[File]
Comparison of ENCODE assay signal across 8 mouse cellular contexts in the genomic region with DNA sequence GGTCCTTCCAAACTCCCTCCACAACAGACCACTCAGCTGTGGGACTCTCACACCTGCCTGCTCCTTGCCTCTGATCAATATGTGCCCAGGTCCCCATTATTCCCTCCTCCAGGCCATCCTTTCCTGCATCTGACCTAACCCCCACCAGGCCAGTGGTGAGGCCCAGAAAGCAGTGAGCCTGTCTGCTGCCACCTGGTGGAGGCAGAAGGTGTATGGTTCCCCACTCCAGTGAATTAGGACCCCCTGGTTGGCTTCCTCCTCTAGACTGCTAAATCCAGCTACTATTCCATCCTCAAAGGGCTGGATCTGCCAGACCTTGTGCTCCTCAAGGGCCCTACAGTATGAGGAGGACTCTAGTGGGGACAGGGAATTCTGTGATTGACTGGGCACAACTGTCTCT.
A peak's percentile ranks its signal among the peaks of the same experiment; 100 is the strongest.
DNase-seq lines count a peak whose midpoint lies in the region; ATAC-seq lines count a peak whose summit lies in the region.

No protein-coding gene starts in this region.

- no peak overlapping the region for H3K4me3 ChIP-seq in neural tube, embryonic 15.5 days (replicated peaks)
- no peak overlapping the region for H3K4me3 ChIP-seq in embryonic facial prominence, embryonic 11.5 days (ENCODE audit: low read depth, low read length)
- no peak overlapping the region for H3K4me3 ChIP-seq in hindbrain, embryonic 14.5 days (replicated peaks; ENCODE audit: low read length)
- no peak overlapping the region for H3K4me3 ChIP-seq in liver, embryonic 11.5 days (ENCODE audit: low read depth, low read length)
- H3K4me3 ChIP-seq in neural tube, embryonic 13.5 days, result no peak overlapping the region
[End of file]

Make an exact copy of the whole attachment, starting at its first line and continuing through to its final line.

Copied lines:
Comparison of ENCODE assay signal across 8 mouse cellular contexts in the genomic region with DNA sequence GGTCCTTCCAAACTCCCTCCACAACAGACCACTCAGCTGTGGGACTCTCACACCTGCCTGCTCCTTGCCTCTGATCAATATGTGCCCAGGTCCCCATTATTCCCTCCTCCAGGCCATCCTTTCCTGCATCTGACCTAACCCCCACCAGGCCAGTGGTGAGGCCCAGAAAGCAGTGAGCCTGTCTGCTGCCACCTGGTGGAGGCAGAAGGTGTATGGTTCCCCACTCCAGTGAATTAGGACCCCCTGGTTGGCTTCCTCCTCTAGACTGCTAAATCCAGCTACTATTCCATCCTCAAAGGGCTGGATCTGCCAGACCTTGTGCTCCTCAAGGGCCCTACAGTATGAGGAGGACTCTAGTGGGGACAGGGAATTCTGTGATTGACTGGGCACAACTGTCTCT.
A peak's percentile ranks its signal among the peaks of the same experiment; 100 is the strongest.
DNase-seq lines count a peak whose midpoint lies in the region; ATAC-seq lines count a peak whose summit lies in the region.

No protein-coding gene starts in this region.

- no peak overlapping the region for H3K4me3 ChIP-seq in neural tube, embryonic 15.5 days (replicated peaks)
- no peak overlapping the region for H3K4me3 ChIP-seq in embryonic facial prominence, embryonic 11.5 days (ENCODE audit: low read depth, low read length)
- no peak overlapping the region for H3K4me3 ChIP-seq in hindbrain, embryonic 14.5 days (replicated peaks; ENCODE audit: low read length)
- no peak overlapping the region for H3K4me3 ChIP-seq in liver, embryonic 11.5 days (ENCODE audit: low read depth, low read length)
- H3K4me3 ChIP-seq in neural tube, embryonic 13.5 days, result no peak overlapping the region